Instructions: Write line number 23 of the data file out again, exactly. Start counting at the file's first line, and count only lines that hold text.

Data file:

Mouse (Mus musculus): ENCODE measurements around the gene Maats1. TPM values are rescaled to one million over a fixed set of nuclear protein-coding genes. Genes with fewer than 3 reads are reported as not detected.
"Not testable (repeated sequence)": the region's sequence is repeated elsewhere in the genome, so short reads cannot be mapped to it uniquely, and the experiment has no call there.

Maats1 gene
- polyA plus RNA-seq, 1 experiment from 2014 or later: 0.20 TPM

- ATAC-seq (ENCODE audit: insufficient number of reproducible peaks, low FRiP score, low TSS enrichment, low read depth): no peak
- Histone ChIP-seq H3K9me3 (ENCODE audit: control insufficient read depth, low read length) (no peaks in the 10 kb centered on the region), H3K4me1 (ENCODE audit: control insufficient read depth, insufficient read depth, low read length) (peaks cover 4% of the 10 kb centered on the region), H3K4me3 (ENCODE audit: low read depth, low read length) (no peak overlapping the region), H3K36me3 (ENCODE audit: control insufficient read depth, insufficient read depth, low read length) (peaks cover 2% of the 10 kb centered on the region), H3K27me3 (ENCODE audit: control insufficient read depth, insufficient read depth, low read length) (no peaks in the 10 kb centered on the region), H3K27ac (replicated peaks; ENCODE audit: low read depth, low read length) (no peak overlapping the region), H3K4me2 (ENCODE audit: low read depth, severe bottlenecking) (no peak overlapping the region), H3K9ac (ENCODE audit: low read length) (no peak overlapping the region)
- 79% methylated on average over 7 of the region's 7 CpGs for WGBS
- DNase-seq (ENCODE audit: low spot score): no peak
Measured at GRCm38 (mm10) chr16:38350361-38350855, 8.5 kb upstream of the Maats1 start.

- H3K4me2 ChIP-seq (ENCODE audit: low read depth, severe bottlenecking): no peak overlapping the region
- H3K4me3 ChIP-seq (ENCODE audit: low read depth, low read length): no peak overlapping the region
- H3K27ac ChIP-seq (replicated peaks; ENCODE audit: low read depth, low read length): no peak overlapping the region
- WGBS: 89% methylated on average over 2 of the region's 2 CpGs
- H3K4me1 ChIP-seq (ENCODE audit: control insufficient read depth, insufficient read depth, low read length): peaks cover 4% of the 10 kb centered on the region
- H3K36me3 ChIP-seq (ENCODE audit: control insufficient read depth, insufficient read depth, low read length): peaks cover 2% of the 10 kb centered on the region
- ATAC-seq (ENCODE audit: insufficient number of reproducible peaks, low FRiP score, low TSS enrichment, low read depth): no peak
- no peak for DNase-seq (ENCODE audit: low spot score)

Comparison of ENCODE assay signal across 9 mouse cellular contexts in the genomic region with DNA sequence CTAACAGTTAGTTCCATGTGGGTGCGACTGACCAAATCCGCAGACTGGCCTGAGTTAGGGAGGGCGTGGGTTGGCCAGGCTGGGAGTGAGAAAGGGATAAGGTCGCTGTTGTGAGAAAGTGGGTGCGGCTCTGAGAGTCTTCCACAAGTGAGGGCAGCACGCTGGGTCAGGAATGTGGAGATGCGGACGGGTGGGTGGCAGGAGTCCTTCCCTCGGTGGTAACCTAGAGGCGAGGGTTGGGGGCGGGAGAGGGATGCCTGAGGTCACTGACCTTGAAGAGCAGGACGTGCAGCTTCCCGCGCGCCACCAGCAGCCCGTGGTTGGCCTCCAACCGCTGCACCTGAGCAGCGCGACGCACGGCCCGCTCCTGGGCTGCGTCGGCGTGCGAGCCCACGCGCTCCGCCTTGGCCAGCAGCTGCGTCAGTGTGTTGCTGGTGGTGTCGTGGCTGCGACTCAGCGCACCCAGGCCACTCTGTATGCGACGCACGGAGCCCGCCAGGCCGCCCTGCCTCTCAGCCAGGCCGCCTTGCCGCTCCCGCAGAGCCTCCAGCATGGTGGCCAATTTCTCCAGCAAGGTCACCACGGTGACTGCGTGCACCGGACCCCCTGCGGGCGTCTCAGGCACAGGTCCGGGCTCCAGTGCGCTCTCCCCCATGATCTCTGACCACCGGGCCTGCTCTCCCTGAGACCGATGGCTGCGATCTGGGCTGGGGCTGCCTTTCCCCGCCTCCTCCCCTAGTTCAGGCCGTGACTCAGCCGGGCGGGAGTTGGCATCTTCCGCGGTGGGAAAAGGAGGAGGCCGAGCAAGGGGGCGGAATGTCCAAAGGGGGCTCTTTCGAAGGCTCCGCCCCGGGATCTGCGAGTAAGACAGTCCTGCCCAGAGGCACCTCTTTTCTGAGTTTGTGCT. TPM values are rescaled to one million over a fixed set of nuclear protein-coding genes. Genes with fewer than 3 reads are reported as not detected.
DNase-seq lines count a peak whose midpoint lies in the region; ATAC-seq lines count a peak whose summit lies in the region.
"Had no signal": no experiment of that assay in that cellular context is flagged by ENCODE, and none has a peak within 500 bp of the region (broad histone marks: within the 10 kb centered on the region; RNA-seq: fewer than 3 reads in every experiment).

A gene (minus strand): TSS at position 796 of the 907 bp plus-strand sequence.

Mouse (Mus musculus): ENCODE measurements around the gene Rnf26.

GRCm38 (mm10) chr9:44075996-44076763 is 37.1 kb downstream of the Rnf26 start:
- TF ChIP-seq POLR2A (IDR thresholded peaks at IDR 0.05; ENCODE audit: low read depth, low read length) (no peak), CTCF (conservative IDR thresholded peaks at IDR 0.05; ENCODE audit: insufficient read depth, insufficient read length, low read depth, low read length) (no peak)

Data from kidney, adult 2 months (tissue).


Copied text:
GRCm38 (mm10) chr9:44075996-44076763 is 37.1 kb downstream of the Rnf26 start: